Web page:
The 2019 finalists for the Cybils (Children’s and Young Adults Bloggers’ Literary Awards) were announced on January 1.
The Cybils Awards aims to recognize the children’s and young adult authors and illustrators whose books combine the highest literary merit and popular appeal. If some la-di-dah awards can be compared to brussels sprouts, and other, more populist ones to gummy bears, we’re thinking more like organic chicken nuggets. We’re yummy and nutritious.
Here are the results from the speculative fiction categories, plus books of genre interest in the graphic novel categories.
Elementary/Middle-Grade Speculative Fiction
Cog by Greg van Eekhout, illustrated by Beatrice Blue
Cog uses the voice of a robot with artificial intelligence, who looks like a 12 year old African American boy, to raise questions about what makes us human. Learning from making mistakes? Our connections with others? After Cog saves a dog from being run over, he lands in the hands of a roboticist who believes robots are tools, and the financial bottom line is the most important thing. When Cog realizes the danger he’s in, he knows he must escape and find his beloved programmer again. Readers will love the rollercoaster ride adventure Cog takes to try to make sure he’s learning all the lessons he’s meant to learn.
Homerooms and Hall Passes by Tom O’Donnell
Homework and Hallpasses is a classic “fish out of water” story about a group of kids who get trapped in a game they’re playing. There’s a twist- the group of kids are from a medieval realm and include a wizard, an assassin, a paladin, a Barbarian, and thief. The game they are trapped in is called Homework and Hallpasses, a role playing game set in a modern day middle school. The laugh out loud dialogue and situations that develop as the dangers of middle school are coupled with a demonic curse, will keep all readers turning the pages to the final, hilarious solution.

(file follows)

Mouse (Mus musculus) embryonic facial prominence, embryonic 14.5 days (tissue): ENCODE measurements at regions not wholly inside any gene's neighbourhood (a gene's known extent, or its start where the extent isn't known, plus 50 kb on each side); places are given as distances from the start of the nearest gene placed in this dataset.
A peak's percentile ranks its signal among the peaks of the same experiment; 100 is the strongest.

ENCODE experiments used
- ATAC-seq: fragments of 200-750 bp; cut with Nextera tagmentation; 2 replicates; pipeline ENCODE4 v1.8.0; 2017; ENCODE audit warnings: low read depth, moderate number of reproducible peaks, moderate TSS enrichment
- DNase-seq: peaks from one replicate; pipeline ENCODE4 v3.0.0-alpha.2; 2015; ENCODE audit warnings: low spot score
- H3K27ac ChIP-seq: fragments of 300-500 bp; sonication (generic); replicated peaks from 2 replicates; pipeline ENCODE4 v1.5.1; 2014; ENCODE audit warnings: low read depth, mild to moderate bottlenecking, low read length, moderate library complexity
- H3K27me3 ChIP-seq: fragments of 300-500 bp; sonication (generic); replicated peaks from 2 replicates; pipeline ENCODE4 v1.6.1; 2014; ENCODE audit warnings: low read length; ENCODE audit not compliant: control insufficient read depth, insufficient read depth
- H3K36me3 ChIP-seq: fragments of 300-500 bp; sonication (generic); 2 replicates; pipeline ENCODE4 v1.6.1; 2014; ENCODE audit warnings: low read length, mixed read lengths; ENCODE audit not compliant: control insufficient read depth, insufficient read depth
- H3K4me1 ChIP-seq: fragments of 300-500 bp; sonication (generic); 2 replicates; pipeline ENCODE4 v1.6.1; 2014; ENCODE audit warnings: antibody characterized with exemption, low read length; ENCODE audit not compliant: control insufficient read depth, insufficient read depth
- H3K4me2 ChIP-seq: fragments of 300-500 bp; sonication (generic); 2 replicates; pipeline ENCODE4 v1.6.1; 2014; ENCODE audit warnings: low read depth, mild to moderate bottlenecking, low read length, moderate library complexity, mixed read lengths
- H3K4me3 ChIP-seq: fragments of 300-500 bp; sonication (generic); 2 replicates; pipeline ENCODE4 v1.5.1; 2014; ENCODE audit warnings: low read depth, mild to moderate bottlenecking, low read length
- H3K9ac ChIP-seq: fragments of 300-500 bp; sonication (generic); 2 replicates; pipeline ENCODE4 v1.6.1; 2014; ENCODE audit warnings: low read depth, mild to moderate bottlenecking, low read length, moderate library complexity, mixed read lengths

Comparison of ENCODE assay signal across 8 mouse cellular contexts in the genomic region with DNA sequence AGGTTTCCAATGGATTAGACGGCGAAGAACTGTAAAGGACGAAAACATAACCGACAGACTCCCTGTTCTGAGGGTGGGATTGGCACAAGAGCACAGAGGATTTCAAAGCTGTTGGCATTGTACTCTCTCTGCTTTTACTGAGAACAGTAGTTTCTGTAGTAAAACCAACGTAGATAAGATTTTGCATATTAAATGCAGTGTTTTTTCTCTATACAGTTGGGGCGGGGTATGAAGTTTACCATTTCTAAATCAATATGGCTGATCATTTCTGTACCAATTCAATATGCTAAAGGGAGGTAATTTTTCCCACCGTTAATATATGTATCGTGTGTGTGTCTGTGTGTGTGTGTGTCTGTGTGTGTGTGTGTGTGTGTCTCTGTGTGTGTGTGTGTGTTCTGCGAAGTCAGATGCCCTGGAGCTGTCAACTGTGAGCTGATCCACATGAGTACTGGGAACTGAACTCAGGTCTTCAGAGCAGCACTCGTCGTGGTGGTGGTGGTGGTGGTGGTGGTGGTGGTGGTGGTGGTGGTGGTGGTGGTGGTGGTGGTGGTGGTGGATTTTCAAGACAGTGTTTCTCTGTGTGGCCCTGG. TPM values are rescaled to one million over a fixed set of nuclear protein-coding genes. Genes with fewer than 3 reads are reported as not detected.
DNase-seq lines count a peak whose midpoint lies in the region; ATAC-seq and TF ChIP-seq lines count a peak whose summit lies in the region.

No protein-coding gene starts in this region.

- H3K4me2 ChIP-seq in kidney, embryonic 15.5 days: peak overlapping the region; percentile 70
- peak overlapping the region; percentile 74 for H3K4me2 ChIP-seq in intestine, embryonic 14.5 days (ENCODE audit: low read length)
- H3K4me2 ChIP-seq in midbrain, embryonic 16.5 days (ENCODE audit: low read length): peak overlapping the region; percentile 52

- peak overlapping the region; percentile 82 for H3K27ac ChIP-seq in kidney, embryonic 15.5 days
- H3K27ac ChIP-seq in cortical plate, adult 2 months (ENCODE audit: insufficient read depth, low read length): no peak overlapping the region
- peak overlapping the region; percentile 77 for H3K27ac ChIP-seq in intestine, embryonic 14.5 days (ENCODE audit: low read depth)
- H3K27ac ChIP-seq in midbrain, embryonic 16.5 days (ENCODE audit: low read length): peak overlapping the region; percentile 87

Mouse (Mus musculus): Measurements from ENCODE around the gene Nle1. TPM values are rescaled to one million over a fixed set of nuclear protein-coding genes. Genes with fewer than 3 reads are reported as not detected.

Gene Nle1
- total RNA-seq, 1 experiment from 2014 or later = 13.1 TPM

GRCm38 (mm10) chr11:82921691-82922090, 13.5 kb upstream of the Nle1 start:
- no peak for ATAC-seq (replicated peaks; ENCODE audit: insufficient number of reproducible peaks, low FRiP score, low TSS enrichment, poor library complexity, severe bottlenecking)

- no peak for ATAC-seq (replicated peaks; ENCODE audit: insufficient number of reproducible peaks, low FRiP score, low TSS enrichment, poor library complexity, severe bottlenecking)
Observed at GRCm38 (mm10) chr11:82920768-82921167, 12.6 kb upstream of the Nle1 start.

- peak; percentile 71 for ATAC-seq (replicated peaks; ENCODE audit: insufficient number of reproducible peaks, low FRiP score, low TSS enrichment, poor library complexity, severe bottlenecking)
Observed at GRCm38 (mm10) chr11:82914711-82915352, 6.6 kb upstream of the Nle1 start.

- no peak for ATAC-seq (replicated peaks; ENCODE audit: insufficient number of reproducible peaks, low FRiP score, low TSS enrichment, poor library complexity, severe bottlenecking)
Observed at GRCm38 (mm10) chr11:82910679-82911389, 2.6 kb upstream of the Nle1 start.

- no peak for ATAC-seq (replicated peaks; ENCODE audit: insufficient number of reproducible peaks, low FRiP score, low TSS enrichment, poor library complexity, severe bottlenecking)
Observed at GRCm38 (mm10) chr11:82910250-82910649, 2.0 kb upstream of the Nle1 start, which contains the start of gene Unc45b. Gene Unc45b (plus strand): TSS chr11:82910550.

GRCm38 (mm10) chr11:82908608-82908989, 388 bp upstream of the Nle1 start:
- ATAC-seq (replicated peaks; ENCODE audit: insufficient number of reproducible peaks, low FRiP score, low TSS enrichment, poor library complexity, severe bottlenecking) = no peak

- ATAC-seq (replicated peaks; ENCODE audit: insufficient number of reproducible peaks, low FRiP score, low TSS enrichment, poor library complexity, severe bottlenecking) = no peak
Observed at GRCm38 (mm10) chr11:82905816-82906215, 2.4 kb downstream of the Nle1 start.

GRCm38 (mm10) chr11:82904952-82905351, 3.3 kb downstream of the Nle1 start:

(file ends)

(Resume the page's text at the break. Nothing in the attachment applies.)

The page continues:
Love Sugar Magic: A Sprinkle of Spirits by Anna Meriano, illustrated by Mirelle Ortega
Leo’s family runs a magical bakery in a small Texas town, and she longs to learn all she can about magic, even though her family doesn’t trust her with it. When she wakes up to find her abuela, dead for years, visiting her in very corporal form, she’s sure that this time it isn’t her fault. Other spirits pop up around town, and if it isn’t Leo’s magic at work, whose is it? Leo calls on her friends to help, and a wild ghost chase ensues. Honoring and balancing obligations to family, friends, and the community is just as important to the story as the magical shenanigans are, and these threads combined make an unforgettably fun, warm, story full of Mexican and Costa Rican culture.
Sal and Gabi Break the Universe (A Sal and Gabi Novel, Book 1) by Carlos Hernandez
Sal and Gabi Break the Universe is a quirky sci-fi friendship story brimming with humor and heart. Sal Vidón is not your typical diabetic Cuban-American middle school magician. He can tear holes in the fabric of the multiverse and bring things—and even people—from parallel universes into his own. It’s a useful skill, but it can lead to complications. Luckily, he finds a fierce ally in student council president, Gabi Reál. This book tackles serious issues with such a light touch that readers will never want to leave Sal and Gabi’s universe.
The Dark Lord Clementine by Sarah Jean Horwitz
Clementine has been raised to follow in her father’s footsteps as a Dark Lord. When he’s cursed, it falls to her to look after their castle and its magical creatures, while desperately searching for a cure. It doesn’t go well. But as Clementine grows in confidence, with two friends on her side for the first time in her life, she subverts the old notions “Dark Lord” and makes the role her own. It’s delightful to watch her come into her own. The humor of her world and the fun twists on standard fantasy are delightful as well, with themes of community, friendship, and forgiveness adding emotional weight.
Tristan Strong Punches a Hole in the Sky by Kwame Mbalia
Tristan Strong Punches a Hole in the Sky is an epic adventure that melds African and African American folklore in a riveting fantasy about the power of stories. Tristan, an African American seventh grader, has lost his best friend and is spending the summer down South with his grandparents. There he is transported to a land of lore that is both familiar and strange. Tristan processes grief and guilt while confronting an allegory of his ancestral past in this otherworldly adventure. Told in rich cinematic detail with beautiful attention to dialogue, Tristan Strong Punches a Hole in the Sky demands space on the bookshelf.